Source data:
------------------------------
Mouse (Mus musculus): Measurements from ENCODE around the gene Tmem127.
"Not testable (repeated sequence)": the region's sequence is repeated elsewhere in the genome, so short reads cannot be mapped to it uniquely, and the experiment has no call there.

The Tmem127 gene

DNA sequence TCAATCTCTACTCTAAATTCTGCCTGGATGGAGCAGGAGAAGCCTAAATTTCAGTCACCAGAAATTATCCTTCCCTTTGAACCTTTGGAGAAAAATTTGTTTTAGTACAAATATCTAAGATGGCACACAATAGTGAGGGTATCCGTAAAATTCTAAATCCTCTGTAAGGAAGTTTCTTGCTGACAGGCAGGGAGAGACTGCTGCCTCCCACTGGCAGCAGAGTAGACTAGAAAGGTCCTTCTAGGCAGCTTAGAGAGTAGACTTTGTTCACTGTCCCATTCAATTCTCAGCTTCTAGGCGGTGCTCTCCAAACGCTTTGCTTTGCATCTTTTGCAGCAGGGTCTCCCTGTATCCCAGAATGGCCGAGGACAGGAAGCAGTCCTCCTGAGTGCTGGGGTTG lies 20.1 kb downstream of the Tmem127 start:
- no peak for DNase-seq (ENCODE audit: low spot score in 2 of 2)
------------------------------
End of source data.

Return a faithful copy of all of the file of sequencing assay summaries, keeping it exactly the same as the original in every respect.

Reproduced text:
Mouse (Mus musculus): Measurements from ENCODE around the gene Tmem127.
"Not testable (repeated sequence)": the region's sequence is repeated elsewhere in the genome, so short reads cannot be mapped to it uniquely, and the experiment has no call there.

The Tmem127 gene

DNA sequence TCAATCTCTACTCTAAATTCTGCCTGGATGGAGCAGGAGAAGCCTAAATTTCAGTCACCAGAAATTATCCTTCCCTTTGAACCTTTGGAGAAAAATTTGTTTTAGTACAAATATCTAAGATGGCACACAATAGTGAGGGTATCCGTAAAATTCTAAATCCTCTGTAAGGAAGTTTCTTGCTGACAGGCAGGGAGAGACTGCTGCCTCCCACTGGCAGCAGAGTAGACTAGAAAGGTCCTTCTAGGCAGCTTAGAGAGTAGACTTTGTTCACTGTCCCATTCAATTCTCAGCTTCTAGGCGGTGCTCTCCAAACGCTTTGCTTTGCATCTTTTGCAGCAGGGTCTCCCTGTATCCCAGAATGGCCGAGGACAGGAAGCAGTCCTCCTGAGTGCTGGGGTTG lies 20.1 kb downstream of the Tmem127 start:
- no peak for DNase-seq (ENCODE audit: low spot score in 2 of 2)